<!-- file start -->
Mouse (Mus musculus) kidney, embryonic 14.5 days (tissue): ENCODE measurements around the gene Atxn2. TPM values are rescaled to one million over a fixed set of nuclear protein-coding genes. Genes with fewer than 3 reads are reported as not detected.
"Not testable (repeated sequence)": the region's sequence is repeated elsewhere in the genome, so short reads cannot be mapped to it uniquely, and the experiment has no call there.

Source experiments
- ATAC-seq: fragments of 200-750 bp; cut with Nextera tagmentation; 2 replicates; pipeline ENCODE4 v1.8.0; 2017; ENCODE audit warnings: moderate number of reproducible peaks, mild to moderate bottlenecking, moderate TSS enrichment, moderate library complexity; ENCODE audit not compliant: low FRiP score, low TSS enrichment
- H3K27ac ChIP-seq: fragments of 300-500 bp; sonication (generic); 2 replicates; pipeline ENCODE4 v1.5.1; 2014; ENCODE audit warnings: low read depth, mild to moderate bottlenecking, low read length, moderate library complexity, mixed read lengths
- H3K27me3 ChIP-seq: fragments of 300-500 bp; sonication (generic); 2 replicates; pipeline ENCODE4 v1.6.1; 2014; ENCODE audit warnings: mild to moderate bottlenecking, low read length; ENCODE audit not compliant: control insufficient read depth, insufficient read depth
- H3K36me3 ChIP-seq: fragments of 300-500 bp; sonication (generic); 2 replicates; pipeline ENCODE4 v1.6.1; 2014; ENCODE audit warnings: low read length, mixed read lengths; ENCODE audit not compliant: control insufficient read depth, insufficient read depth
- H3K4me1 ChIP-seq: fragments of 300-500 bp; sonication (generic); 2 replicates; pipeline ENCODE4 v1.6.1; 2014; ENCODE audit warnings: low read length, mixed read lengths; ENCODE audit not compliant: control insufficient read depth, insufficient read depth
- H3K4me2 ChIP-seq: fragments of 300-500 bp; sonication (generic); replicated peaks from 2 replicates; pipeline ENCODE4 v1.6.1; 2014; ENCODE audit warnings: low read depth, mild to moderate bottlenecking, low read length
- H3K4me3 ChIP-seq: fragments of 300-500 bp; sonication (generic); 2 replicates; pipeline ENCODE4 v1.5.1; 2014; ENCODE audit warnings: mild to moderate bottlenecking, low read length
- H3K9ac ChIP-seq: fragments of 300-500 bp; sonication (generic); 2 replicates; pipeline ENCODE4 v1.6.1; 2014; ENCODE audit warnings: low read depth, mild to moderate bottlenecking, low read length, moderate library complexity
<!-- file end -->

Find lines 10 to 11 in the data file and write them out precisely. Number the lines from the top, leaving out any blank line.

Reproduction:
- H3K4me3 ChIP-seq: fragments of 300-500 bp; sonication (generic); 2 replicates; pipeline ENCODE4 v1.5.1; 2014; ENCODE audit warnings: mild to moderate bottlenecking, low read length
- H3K9ac ChIP-seq: fragments of 300-500 bp; sonication (generic); 2 replicates; pipeline ENCODE4 v1.6.1; 2014; ENCODE audit warnings: low read depth, mild to moderate bottlenecking, low read length, moderate library complexity